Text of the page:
Jan 28, 2018
Today’s movie is “Blue Velvet” (1986), David Lynch’s fourth feature film and the aesthetic precursor to “Twin Peaks” (1990), “Lost Highway” (1997), and “Mulholland Dr.” (2001). The film follows Jeffrey Beaumont (Kyle Maclachlan), who has returned to Lumberton to see his father after an accident places him in the hospital. On the way back from the hospital, he discovers a severed human ear and reports it to Detective Williams (George Dickerson).
The following day Jeffrey seeks out Detective Williams, unable to get the mystery out of his mind, and is advised to leave the case alone. However, Jeffrey runs into the detective’s daughter, Sandra (Laura Dern), and the two of them decide to investigate the crime on their own, using the little knowledge each of them possesses. Their investigation leads to Dorothy Vallens (Isabella Rossellini), a masochistic nightclub singer whose son is being held hostage by the incredibly psychotic Frank Booth (Dennis Hopper).
“Blue Velvet” demonstrates Lynch’s ability to make everyday moments feel sinister and surreal, transforming small town life into film noir, and easy listening rock’n’roll and jazz to dark, fatalist works. Daytime small town scenes are idyllic, awash with primary and secondary colors, and contrasted by the nighttime scenes, with muted, dirty tones and tricks of light and shadow. Between scenes are classic Lynchian transitions, poignant and superb for 1986, setting the tone for the following scenes.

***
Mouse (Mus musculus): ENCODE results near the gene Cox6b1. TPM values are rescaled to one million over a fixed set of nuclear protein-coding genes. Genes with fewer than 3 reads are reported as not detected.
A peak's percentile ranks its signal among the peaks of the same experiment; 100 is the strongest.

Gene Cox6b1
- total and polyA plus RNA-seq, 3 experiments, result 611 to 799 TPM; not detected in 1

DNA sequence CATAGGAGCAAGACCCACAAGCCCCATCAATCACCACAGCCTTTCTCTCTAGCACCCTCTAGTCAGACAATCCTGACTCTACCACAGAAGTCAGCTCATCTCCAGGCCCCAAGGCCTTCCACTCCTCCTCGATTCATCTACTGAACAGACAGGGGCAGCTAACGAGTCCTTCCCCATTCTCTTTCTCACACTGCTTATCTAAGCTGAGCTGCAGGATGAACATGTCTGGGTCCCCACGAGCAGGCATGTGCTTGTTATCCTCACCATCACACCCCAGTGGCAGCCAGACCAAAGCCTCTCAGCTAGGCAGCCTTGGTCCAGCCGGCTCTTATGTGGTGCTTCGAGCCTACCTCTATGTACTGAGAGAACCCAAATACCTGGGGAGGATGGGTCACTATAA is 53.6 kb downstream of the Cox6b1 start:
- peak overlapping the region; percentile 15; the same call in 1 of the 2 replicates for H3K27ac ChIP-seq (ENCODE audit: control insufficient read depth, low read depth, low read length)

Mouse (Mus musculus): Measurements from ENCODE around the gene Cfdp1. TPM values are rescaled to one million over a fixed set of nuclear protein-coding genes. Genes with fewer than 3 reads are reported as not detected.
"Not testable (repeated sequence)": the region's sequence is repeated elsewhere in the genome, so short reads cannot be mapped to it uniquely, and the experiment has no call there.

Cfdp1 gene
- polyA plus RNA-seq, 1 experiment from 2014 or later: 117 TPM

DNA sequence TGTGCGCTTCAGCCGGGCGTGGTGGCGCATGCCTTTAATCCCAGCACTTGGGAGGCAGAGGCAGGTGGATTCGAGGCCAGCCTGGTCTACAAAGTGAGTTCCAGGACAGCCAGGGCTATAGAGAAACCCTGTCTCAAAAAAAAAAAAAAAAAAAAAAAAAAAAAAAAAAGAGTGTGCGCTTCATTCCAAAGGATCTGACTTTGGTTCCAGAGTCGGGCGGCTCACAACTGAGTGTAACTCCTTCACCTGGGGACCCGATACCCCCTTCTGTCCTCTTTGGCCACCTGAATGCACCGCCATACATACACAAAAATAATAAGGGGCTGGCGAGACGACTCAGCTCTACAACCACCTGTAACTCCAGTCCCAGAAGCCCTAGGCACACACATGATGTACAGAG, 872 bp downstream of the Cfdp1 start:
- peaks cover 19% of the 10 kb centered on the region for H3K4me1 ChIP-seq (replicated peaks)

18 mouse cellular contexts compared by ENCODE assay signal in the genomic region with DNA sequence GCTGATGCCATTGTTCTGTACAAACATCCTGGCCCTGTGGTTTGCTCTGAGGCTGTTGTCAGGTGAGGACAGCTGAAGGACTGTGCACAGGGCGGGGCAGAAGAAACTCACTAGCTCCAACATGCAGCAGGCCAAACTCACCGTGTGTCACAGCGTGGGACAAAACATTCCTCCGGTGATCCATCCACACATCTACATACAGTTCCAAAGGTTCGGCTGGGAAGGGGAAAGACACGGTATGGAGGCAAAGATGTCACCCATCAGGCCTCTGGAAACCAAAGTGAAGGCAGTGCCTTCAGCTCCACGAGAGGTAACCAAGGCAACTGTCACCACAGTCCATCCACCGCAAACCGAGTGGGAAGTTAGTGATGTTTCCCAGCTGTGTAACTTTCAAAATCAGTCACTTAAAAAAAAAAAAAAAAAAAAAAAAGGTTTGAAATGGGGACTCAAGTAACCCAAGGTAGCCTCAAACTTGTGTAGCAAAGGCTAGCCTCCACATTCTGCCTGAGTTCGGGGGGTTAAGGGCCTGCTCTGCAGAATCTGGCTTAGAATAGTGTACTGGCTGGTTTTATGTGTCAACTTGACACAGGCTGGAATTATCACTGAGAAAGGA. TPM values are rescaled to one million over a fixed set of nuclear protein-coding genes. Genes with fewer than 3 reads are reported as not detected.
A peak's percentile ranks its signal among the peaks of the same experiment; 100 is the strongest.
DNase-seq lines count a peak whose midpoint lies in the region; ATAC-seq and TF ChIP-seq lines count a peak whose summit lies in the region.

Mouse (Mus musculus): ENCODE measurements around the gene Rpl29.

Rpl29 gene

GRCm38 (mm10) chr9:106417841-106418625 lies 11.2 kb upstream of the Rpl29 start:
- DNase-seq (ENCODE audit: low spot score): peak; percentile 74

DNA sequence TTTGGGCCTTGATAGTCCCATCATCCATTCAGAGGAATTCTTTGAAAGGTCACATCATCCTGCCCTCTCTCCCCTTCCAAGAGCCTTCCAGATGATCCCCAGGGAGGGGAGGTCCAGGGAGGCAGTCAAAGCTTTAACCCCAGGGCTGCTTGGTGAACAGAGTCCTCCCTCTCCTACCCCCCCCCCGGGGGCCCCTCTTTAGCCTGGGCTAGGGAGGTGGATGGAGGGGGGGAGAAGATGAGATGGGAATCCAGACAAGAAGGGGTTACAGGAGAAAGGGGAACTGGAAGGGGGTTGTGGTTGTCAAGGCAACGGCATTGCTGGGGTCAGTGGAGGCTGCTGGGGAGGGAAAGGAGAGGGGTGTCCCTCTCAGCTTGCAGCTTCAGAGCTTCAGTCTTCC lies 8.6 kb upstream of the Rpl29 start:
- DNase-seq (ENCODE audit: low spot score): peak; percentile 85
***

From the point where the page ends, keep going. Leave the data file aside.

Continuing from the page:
The cast is impressive. A very young Kyle MacLachlan turns in an excellent performance for only his second role, the first being Lynch’s “Dune”. Dennis Hopper’s performance feels so psychotic, bringing Frank to life. Isabella Rossellini is alluring and convincing, tempting any conservatively minded viewers. Dean Stockwell dominates his entry scene. And Laura Dern’s muted performance fits her character well.
A great script, a wonderful cast, and the amazing direction and editing of Lynch can only be complimented by excellent song selections whose lyrics directly influence the film, along with an amazing score by Angelo Badalamenti, who makes a nice cameo as a piano player. Add it all up, and enter with an open mind, and you’ll find probably one of the most influential films from the 1980s, not just for Lynch’s later work, but for so many directors and films to come.
Rotten Tomatoes: 94% (CERTIFIED)
One Movie Punch: 8.8/10
“Blue Velvet” (1986) is rated R and is currently streaming on “Amazon Prime”.